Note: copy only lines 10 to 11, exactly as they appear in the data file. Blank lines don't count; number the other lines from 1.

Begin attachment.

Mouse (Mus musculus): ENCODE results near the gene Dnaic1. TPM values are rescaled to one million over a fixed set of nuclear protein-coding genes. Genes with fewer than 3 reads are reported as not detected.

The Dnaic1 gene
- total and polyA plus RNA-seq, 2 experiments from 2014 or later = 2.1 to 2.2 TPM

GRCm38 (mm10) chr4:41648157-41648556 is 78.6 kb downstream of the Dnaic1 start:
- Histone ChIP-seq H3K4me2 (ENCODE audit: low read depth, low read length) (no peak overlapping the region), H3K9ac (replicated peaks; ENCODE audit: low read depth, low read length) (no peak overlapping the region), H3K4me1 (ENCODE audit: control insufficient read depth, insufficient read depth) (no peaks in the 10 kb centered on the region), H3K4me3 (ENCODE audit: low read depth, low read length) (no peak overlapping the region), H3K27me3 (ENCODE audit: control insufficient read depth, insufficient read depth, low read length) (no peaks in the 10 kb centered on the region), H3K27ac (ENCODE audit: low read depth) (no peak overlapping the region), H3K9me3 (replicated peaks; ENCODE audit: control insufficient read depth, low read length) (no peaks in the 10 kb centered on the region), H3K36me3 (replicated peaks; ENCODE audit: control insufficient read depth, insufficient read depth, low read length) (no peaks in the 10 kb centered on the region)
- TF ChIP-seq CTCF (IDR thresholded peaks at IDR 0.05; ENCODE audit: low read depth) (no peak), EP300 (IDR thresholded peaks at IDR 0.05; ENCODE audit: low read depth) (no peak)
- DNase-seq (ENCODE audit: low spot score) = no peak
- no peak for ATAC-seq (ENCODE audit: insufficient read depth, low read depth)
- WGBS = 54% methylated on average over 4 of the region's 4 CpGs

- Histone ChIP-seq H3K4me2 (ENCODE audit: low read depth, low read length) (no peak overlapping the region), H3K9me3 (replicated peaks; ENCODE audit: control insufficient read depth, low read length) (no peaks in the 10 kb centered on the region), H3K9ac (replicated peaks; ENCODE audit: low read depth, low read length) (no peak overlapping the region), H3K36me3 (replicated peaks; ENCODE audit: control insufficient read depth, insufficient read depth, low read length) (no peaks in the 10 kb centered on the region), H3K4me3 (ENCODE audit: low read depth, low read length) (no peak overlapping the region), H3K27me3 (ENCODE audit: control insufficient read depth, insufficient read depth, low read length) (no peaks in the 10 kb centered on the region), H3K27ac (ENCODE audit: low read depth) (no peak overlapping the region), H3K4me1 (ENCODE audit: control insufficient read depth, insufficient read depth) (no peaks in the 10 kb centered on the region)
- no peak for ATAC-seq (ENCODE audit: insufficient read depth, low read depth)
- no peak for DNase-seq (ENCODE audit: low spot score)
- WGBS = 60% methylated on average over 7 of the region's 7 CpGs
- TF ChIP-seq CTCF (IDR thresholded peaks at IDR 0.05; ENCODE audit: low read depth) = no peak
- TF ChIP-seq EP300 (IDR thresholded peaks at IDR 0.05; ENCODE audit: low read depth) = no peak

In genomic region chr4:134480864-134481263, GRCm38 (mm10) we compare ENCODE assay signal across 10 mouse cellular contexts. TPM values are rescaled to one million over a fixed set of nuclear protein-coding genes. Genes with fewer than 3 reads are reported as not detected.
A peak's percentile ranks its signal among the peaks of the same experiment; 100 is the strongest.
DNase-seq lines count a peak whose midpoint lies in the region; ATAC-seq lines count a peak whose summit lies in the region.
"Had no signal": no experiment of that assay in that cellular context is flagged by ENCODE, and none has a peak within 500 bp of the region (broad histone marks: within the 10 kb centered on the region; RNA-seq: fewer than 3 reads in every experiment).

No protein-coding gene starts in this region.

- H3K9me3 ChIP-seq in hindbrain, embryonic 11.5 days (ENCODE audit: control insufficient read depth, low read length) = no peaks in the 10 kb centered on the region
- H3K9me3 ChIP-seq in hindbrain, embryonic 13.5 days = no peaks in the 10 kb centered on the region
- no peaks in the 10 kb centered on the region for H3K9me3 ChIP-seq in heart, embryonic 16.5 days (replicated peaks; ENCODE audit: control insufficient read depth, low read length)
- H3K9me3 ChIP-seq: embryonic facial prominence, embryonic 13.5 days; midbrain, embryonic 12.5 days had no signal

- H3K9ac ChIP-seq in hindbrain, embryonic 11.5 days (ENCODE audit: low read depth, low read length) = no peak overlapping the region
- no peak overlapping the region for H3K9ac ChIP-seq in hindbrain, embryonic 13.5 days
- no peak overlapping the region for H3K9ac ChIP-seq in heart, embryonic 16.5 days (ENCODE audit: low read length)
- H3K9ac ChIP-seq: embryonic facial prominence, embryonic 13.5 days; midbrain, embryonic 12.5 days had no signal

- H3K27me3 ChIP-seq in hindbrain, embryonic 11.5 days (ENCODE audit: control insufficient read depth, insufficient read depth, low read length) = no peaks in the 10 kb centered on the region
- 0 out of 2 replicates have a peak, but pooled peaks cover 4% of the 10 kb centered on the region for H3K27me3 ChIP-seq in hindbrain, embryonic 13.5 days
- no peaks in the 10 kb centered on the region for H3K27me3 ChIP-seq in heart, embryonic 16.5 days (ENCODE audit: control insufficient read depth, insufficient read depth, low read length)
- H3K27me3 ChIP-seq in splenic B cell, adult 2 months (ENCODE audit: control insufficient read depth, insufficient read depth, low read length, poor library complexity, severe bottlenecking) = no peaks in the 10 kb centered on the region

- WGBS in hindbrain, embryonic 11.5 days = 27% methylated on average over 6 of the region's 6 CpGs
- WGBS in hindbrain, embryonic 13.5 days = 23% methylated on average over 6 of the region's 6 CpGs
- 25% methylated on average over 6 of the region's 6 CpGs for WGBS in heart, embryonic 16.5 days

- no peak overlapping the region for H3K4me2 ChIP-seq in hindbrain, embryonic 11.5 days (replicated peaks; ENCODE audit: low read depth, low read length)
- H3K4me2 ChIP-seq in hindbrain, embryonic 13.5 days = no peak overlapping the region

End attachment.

- Histone ChIP-seq H3K4me2 (ENCODE audit: low read depth, low read length) (no peak overlapping the region), H3K9me3 (replicated peaks; ENCODE audit: control insufficient read depth, low read length) (no peaks in the 10 kb centered on the region), H3K9ac (replicated peaks; ENCODE audit: low read depth, low read length) (no peak overlapping the region), H3K36me3 (replicated peaks; ENCODE audit: control insufficient read depth, insufficient read depth, low read length) (no peaks in the 10 kb centered on the region), H3K4me3 (ENCODE audit: low read depth, low read length) (no peak overlapping the region), H3K27me3 (ENCODE audit: control insufficient read depth, insufficient read depth, low read length) (no peaks in the 10 kb centered on the region), H3K27ac (ENCODE audit: low read depth) (no peak overlapping the region), H3K4me1 (ENCODE audit: control insufficient read depth, insufficient read depth) (no peaks in the 10 kb centered on the region)
- no peak for ATAC-seq (ENCODE audit: insufficient read depth, low read depth)